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Clinical and Research News
DNA Alteration May Determine Which Mental Illness Develops
Psychiatric News
Volume 44 Number 24 page 34-34

Having an extra copy of 28 genes located on a particular area of chromosome 16 confers a potent risk of developing schizophrenia. The risk is at least eight times greater than in individuals who lack an extra copy of these genes.

This finding was reported online October 25 in Nature Genetics by an international team of geneticists. The senior investigator was Jonathan Sebat, Ph.D., of Cold Spring Harbor Laboratory in Cold Spring Harbor, N.Y., and the lead investigator was Shane McCarthy, Ph.D., a postdoctoral researcher in Sebat's lab.

The researchers arrived at their finding after comparing genetic material from some 11,000 subjects—4,600 with schizophrenia and 6,400 without it.

The group of genes associated with schizophrenia is located on an area of chromosome 16 called 16p11.2. “This region joins a growing list of genomic hot spots that confer high risk for the disorder,” the researchers said in their paper. For instance, if chromosomes 1 and 15 are lacking certain portions of their genetic material, then one's risk of having schizophrenia increases anywhere from seven to 18 times over what it would be if one did not have such deletions, they noted.

The researchers also integrated genetic data from their cohort with genetic data from 8,590 individuals with schizophrenia, 2,172 with autism, 4,822 with bipolar disorder, and 30,492 controls. These data were in the public domain.

The researchers then used the combined genetic data to see whether having an extra copy of the genes located at the 16p11.2 site on chromosome 16 could be linked with autism, bipolar disorder, or schizophrenia. They found that such a relationship did exist, although it was stronger for autism than for bipolar disorder.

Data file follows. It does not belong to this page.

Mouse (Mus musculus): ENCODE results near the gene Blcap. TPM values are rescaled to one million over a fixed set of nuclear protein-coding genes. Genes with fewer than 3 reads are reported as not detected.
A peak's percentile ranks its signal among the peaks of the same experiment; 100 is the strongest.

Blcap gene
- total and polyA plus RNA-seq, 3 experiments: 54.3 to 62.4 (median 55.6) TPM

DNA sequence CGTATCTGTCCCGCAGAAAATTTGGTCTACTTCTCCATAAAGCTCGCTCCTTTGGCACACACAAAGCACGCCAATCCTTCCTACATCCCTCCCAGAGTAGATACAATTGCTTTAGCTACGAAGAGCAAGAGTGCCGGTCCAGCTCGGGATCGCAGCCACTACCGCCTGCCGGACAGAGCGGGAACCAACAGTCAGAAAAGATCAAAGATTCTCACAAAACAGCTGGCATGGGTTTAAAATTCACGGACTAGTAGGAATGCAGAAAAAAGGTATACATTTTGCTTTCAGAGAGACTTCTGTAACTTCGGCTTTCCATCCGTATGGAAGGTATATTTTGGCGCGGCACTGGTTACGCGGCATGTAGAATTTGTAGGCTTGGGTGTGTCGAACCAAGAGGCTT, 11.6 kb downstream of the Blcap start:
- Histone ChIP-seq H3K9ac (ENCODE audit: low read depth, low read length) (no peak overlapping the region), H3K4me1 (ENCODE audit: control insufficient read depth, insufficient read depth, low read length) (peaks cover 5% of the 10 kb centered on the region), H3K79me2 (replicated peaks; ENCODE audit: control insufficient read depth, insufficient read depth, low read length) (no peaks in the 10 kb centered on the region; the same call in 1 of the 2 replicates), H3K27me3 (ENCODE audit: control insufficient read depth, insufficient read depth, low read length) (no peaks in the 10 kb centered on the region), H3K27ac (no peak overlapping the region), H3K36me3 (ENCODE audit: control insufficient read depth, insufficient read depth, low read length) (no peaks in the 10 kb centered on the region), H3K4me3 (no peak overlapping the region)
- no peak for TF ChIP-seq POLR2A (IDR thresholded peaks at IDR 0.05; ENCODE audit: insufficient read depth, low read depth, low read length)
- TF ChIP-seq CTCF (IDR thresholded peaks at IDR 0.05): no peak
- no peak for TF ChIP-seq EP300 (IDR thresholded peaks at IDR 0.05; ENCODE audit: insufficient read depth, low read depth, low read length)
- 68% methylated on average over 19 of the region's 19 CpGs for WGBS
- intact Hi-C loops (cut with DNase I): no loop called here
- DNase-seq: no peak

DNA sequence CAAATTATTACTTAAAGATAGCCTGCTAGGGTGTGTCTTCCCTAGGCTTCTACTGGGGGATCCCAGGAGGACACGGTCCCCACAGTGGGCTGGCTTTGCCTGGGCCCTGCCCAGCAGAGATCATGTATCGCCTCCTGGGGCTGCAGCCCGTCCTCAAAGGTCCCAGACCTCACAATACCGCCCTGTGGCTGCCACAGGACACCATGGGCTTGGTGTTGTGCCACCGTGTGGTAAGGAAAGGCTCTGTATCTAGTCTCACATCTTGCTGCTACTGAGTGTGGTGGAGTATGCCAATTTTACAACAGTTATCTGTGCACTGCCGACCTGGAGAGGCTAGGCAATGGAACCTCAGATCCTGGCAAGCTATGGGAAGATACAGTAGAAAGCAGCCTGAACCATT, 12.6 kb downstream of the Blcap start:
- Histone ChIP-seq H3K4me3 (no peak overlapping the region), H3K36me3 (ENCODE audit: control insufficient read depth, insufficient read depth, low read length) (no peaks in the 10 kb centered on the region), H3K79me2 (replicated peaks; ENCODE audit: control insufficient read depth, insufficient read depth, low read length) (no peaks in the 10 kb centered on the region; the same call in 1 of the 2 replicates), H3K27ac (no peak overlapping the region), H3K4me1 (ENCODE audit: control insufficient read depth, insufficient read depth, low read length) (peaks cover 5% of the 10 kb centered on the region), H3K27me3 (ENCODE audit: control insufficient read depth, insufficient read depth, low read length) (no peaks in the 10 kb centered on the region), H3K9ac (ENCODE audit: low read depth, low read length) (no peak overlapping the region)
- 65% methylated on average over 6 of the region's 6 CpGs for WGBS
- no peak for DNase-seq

The researchers then looked to see whether lacking the genes located at the 16p11.2 site of chromosome 16 could also be linked to schizophrenia, autism, and bipolar disorder. The answer was yes for autism, but no for schizophrenia and bipolar disorder.

So the take-home message, Sebat told Psychiatric News, is this: “The same genes on chromosome 16 can give rise to all of the three disorders, but the clinical outcome differs depending on how the DNA is altered. The duplication is associated with schizophrenia, bipolar, and autism … . The deletion is specifically associated with … autism.” So, in some ways, autism and schizophrenia may be “two sides of the same coin,” he said.

But how might having too many or not enough copies of these genes predispose people to schizophrenia, autism, or bipolar disorder? Out of the 28 genes, 17 are known to be expressed in the mammalian brain, including a number with potential roles in neurodevelopment, the researchers pointed out.

Furthermore, one or more of these genes may influence the development of head circumference. The reason to suspect that this might be the case is that when the researchers compared the head circumferences of 23 subjects lacking the genes at 16p.11.2 with American population head circumference averages, they found that the former were significantly larger. This finding agrees with previous ones that found that subjects with autism tend to have larger-than-average head circumferences.

Sebat and his team are now going to try to identify the specific biological processes affected by having too many or too few copies of the genes located at 16p11.2. They will begin by studying gene expression in blood samples taken from subjects with too many or too few copies of the genes, he said.

The study was funded by the National Institute of Mental Health.

An abstract of “Microduplications of 16p11.2 Are Associated With Schizophrenia” is posted at <www.nature.com/ng/journal/vaop/ncurrent/abs/ng.474.html>.blacksquare

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